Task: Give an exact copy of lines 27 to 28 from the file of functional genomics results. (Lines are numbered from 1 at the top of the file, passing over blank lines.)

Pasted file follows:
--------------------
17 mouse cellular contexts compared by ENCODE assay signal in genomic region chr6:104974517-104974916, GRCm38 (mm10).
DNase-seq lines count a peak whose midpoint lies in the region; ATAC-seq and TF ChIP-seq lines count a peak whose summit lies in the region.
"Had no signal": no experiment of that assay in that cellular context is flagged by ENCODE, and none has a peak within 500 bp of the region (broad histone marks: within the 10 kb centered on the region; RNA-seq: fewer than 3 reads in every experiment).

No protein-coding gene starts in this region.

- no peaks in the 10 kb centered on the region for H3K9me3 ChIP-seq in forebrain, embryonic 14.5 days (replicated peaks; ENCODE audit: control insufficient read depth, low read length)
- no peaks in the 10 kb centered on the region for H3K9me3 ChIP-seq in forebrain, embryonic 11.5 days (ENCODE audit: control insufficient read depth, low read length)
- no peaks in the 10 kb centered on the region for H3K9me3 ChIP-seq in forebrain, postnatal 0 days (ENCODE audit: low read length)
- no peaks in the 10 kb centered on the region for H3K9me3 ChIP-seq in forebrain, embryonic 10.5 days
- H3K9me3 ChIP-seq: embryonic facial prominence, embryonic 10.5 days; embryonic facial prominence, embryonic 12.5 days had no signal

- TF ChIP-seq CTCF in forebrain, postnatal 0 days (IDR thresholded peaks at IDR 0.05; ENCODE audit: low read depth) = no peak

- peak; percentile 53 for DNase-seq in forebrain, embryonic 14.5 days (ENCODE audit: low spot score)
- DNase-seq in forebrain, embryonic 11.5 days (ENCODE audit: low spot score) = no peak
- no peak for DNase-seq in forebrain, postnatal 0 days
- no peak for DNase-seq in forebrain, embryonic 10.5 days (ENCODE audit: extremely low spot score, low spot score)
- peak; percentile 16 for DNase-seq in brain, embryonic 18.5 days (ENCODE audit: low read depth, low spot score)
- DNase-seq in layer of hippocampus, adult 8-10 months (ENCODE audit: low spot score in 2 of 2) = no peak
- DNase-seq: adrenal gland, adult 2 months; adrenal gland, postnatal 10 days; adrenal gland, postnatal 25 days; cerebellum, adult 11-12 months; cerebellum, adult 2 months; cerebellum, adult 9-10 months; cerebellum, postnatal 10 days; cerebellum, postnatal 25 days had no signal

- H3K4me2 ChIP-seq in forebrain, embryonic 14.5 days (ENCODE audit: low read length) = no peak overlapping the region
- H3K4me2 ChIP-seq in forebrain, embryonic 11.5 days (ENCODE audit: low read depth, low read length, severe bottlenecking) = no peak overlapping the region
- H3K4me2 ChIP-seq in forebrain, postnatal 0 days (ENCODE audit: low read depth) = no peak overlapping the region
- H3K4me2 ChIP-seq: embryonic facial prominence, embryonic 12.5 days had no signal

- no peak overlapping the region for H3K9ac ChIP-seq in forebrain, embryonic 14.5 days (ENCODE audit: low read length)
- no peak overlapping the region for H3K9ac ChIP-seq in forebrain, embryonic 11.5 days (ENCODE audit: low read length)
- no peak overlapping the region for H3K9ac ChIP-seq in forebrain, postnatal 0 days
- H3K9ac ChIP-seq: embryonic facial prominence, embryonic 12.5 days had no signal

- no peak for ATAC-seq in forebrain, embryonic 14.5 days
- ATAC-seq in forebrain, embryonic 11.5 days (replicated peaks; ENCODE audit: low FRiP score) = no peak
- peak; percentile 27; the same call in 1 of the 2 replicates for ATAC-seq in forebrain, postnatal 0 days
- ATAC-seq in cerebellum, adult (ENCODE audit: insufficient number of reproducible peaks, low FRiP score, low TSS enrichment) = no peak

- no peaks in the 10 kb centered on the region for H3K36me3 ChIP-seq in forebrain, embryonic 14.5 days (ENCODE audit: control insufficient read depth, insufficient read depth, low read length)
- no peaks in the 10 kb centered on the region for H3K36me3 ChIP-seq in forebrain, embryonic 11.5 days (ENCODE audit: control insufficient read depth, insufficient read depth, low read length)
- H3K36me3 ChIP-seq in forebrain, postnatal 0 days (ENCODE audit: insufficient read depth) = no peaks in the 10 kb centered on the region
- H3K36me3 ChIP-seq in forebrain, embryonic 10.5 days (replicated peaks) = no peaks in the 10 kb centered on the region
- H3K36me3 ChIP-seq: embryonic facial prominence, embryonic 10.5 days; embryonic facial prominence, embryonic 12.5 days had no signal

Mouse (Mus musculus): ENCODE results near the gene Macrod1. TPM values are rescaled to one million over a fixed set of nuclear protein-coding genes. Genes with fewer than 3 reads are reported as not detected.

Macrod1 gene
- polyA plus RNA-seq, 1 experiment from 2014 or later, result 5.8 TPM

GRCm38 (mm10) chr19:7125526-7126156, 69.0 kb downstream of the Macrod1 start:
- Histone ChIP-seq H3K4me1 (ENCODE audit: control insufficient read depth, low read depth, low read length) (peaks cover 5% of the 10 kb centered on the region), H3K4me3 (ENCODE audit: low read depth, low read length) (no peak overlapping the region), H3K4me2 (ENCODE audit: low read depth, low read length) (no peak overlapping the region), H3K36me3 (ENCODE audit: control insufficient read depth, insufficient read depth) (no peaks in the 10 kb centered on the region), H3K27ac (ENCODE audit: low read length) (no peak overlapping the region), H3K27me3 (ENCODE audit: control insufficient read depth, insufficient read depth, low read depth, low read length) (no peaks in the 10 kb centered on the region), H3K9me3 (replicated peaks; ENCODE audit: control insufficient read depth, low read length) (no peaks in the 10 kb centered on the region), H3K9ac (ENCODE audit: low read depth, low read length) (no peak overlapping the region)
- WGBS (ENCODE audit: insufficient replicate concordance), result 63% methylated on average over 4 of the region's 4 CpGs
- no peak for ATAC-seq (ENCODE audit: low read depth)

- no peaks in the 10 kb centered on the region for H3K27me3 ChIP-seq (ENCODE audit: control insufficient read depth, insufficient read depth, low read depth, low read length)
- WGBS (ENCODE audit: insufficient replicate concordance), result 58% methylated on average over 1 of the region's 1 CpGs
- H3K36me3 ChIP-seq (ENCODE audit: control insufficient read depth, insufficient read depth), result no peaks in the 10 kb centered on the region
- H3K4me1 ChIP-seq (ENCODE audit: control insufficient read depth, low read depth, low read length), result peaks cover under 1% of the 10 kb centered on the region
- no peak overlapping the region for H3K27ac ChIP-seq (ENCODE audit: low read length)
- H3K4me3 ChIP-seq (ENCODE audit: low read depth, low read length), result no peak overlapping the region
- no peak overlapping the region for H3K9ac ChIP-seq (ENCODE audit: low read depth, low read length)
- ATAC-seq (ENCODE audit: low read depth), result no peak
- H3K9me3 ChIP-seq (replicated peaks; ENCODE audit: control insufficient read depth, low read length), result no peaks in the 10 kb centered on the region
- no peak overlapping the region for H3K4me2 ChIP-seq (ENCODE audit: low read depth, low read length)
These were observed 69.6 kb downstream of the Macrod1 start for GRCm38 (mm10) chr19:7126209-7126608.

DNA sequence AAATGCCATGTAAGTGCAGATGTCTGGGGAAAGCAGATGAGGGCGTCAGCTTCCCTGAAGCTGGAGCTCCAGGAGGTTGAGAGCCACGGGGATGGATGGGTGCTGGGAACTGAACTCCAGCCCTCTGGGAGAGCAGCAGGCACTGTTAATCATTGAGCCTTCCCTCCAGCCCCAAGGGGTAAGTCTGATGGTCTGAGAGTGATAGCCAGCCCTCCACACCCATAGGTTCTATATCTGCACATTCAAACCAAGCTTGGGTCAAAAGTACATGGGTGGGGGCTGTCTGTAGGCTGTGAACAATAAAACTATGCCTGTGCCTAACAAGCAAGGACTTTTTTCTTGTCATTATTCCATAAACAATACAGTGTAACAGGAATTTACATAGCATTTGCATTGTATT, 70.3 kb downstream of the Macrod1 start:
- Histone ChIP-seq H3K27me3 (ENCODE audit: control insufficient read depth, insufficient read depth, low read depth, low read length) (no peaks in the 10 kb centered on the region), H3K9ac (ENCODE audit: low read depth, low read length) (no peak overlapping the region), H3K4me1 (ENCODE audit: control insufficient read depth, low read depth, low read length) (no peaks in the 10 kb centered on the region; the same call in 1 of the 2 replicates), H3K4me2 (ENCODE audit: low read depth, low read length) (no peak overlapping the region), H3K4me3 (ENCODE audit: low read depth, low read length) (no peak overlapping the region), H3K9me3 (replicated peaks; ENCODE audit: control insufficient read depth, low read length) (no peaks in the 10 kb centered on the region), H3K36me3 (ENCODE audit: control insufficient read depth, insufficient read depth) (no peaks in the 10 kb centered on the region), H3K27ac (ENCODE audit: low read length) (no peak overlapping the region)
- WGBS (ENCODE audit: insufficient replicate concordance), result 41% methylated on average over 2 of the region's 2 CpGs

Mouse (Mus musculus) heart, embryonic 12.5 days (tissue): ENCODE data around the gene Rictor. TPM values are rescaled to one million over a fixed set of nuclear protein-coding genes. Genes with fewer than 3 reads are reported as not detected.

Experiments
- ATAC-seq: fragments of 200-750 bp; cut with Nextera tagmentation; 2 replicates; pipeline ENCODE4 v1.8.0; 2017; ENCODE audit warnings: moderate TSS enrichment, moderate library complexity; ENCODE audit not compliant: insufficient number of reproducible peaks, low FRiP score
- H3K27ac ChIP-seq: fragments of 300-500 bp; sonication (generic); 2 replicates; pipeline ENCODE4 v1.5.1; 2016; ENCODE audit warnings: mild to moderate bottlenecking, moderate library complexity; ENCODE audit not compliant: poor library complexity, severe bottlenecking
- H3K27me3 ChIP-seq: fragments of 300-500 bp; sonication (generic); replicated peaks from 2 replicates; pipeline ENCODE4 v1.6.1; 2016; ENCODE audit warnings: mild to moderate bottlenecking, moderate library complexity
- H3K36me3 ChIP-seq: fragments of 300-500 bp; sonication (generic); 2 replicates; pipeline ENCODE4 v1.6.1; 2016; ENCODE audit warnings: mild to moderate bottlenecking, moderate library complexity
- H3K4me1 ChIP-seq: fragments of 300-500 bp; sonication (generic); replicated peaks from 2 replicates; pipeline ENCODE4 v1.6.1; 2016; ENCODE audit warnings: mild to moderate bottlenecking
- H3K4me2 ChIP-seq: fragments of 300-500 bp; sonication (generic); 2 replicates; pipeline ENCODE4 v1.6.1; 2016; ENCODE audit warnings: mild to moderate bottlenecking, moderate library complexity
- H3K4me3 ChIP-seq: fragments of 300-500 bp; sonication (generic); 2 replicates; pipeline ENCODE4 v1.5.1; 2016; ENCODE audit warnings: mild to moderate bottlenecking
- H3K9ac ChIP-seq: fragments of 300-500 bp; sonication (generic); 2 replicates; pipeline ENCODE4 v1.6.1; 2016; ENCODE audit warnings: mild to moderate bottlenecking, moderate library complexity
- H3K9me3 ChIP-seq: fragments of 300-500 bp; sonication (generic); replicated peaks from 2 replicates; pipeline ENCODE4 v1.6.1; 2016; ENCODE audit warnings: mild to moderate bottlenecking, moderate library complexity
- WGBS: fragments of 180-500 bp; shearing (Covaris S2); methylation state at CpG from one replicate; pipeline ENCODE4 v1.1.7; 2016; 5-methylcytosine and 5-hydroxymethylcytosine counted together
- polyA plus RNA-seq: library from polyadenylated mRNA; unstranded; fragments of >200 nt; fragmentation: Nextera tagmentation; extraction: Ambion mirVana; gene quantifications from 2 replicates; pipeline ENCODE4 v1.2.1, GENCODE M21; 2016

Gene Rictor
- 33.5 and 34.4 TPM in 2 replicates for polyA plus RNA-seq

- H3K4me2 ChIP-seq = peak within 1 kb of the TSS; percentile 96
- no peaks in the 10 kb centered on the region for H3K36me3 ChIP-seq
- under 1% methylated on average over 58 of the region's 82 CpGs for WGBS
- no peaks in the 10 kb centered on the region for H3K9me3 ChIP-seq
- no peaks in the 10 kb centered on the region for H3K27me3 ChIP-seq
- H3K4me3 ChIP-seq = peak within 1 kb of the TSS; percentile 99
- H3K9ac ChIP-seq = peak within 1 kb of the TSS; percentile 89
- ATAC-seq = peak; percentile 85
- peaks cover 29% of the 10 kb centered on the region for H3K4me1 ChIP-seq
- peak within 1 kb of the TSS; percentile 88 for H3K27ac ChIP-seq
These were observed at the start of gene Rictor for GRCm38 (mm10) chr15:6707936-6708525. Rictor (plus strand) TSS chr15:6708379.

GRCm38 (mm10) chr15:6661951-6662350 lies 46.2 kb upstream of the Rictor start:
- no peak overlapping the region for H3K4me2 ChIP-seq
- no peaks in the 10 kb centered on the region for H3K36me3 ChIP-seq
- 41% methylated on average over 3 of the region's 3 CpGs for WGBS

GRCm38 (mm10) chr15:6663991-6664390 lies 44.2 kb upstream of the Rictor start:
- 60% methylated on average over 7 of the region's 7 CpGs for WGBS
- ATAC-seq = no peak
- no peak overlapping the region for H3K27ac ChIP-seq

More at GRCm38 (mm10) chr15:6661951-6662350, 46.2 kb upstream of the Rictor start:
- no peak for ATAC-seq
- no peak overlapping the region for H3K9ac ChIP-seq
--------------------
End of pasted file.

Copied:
- ATAC-seq in forebrain, embryonic 11.5 days (replicated peaks; ENCODE audit: low FRiP score) = no peak
- peak; percentile 27; the same call in 1 of the 2 replicates for ATAC-seq in forebrain, postnatal 0 days